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Friday December 13, 2013 MYT 3:50:02 AM
Friday December 13, 2013 MYT 3:50:54 AM
by feisal omar
MOGADISHU (Reuters) - Somalia's president named economist Abdiweli Sheikh Ahmed as his new prime minister on Thursday, ending weeks of political paralysis as the country strives to secure fragile security gains against Islamist militants.
Ahmed previously worked at the Islamic Development Bank in Saudi Arabia. He replaces Abdi Farah Shirdon who was forced out by lawmakers in a vote of no confidence after falling out with President Hassan Sheikh Mohamud.
"We have found Abdiweli Sheikh is the most suitable man to become Somalia's prime minister," Mohamud told a crowd of ministers, lawmakers and military officials at the heavily fortified presidential palace.
"We hope he will move Somalia forward."
Western donors had worried a prolonged vacuum at the head of government would disrupt efforts to rebuild state institutions and defeat al Qaeda-linked militants who control swathes of the rural south and centre of the Horn of Africa country.
Ahmed was born in the southern Gedo region and is a newcomer to Somali politics, just as Mohamud was when he was elected by lawmakers 15 months ago.
Foreign allies saw Mohamud and his new government as Somalia's best chance in two decades to shake off the tag of "failed state". But he struggled to overcome divisive clan politics, corruption and a stubborn Islamist insurgency.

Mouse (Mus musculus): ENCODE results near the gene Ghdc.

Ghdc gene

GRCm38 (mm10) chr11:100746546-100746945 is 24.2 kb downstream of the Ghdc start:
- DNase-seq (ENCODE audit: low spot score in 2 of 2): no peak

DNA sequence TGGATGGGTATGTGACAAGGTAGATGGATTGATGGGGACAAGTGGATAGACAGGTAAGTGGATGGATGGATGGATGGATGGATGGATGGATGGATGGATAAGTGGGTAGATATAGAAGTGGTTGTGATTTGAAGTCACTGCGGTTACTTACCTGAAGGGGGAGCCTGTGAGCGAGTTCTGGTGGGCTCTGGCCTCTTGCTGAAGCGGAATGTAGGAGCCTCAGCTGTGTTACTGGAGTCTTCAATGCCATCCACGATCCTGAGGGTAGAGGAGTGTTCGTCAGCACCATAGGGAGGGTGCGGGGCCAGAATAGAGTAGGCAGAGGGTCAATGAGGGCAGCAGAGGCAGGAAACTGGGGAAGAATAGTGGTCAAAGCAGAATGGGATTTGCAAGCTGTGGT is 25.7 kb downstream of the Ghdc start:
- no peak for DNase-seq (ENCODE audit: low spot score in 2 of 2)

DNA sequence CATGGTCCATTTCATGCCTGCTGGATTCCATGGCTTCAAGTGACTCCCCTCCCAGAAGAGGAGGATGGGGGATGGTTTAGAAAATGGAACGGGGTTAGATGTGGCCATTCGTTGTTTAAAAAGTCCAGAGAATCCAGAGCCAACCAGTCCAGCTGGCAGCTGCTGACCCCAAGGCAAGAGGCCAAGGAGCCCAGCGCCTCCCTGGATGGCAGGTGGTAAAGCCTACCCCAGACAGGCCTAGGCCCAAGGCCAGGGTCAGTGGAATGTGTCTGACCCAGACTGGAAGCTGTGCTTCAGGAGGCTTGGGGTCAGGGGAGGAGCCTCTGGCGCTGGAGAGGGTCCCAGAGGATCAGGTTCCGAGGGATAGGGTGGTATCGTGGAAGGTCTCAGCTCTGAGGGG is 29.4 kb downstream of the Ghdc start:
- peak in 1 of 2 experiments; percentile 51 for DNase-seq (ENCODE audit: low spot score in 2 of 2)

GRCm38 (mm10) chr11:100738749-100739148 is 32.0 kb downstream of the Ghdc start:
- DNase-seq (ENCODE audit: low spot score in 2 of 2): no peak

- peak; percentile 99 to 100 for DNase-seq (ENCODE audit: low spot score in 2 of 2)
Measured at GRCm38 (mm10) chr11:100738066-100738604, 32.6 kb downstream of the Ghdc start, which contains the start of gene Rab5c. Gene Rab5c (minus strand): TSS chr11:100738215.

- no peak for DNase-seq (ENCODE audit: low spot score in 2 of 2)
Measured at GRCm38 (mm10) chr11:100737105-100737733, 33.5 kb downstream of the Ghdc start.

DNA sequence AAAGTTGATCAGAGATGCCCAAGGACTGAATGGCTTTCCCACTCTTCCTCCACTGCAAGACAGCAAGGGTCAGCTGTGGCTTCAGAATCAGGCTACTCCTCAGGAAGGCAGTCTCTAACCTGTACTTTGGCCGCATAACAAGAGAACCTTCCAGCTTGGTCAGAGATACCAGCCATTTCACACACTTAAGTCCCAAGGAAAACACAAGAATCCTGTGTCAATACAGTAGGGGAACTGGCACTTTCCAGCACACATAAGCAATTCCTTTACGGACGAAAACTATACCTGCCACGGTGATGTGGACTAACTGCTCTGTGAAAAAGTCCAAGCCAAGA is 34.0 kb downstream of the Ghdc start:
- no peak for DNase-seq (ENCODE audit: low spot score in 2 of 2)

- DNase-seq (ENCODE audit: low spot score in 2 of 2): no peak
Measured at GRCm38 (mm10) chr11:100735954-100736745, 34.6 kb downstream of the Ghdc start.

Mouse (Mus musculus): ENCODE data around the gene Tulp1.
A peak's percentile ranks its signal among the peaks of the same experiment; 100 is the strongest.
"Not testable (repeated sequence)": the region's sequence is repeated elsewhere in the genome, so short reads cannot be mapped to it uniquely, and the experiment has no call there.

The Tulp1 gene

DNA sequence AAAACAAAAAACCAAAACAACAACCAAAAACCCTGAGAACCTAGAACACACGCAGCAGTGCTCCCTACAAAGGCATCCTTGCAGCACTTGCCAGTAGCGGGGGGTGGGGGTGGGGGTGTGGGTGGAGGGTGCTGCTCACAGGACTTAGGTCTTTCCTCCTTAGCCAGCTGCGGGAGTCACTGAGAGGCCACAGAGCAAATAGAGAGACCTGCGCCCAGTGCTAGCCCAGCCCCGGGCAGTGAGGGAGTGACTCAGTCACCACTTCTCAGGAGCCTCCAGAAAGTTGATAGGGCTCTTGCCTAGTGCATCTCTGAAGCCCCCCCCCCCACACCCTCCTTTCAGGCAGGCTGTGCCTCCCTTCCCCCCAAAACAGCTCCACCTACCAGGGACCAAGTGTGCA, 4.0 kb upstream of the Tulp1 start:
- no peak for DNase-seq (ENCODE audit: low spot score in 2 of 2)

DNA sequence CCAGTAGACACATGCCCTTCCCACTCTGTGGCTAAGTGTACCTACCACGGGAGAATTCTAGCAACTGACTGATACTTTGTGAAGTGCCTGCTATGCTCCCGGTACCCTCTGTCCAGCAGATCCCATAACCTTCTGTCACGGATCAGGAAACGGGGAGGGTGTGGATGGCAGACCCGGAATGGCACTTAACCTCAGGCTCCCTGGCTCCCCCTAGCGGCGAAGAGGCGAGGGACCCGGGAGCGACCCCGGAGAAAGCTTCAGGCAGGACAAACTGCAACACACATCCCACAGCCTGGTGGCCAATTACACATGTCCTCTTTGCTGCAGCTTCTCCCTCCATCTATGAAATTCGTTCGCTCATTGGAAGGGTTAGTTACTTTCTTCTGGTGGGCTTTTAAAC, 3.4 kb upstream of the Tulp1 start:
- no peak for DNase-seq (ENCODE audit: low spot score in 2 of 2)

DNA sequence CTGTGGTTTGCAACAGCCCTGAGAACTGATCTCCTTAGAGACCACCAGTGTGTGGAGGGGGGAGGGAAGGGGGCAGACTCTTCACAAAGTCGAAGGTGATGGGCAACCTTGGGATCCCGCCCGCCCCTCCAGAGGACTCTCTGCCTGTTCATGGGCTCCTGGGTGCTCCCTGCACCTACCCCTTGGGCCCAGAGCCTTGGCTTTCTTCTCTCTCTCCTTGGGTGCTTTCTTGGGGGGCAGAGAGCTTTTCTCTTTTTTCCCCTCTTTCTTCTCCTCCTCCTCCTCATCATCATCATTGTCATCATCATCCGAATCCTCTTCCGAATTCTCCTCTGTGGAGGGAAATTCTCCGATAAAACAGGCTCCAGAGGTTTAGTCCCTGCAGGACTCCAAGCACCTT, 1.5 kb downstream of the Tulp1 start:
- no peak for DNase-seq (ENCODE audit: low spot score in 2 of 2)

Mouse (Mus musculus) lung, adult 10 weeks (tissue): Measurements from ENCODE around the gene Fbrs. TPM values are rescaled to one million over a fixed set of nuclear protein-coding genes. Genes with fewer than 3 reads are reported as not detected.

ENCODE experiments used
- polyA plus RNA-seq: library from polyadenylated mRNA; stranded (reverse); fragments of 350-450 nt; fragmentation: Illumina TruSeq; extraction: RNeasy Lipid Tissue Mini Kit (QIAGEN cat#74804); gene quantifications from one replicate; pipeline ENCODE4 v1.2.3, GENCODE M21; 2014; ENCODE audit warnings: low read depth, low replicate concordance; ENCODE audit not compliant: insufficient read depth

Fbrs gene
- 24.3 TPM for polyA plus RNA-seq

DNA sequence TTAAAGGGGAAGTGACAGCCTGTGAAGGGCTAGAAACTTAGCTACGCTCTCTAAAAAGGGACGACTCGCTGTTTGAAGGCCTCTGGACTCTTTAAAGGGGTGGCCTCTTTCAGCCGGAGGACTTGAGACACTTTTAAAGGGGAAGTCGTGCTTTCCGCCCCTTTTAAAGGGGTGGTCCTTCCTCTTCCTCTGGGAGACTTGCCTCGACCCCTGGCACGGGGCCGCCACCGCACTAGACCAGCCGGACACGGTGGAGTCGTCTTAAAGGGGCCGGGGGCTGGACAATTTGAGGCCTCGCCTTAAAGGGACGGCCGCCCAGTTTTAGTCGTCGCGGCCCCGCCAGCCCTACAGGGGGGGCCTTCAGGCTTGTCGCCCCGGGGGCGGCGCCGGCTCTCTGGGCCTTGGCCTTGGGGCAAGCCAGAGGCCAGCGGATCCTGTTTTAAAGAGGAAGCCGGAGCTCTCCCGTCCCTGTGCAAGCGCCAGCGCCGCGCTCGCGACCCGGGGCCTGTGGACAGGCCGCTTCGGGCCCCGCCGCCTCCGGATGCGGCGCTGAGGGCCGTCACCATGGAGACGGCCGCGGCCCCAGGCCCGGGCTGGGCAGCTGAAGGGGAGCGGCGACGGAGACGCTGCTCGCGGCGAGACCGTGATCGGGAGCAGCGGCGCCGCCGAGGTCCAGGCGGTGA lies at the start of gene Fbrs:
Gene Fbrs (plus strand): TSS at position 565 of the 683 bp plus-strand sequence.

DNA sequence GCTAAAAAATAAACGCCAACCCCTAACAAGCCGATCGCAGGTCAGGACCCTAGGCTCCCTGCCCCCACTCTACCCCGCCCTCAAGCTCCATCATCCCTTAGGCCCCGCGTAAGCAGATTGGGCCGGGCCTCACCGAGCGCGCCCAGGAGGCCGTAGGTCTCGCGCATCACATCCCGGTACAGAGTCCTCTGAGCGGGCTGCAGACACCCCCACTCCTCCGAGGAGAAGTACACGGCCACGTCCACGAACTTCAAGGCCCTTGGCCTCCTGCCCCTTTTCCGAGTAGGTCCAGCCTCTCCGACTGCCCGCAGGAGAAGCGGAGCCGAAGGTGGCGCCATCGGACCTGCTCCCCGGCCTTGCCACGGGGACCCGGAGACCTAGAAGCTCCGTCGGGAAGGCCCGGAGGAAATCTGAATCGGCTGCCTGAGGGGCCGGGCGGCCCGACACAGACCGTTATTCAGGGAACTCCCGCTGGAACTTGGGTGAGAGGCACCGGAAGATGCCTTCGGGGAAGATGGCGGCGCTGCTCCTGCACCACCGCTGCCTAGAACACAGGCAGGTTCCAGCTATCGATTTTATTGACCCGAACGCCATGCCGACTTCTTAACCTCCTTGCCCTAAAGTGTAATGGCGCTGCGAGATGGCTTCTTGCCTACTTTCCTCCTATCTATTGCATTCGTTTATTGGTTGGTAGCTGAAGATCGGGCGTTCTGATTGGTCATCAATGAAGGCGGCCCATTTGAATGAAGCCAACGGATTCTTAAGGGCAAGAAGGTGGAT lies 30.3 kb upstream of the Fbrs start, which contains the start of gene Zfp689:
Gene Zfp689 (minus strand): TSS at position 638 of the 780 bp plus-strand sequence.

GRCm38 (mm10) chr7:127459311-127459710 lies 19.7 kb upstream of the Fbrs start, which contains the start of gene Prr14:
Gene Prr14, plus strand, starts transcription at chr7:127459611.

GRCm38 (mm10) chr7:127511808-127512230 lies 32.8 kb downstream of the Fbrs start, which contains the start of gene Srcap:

Relations between Mohamud and Shirdon broke down over the composition of a new cabinet. Sharing power among Somalia's clans is crucial to any government's survival, analysts say.
Ahmed left Somalia when civil war began in 1991. Most recently he has been an economist at the Islamic Development Bank in Jeddah, Saudi Arabia, and before that he was an adviser to the Common Market for Eastern and Southern Africa.
Paul Gabriel, a Control Risks analyst, said Ahmed's economic credentials were likely to appease donors eager for Somalia to build a functioning financial system from scratch.
However, Gabriel added that Ahmed's technocratic background and relatively few domestic political ties "mean that president Mahmoud is likely to be able to more easily exert influence over him."
(Additional reporting by Abdi Sheikh in Mogadishu and Drazen Jorgic in Nairobi; Writing by Richard Lough; Editing by Andrew Roche)
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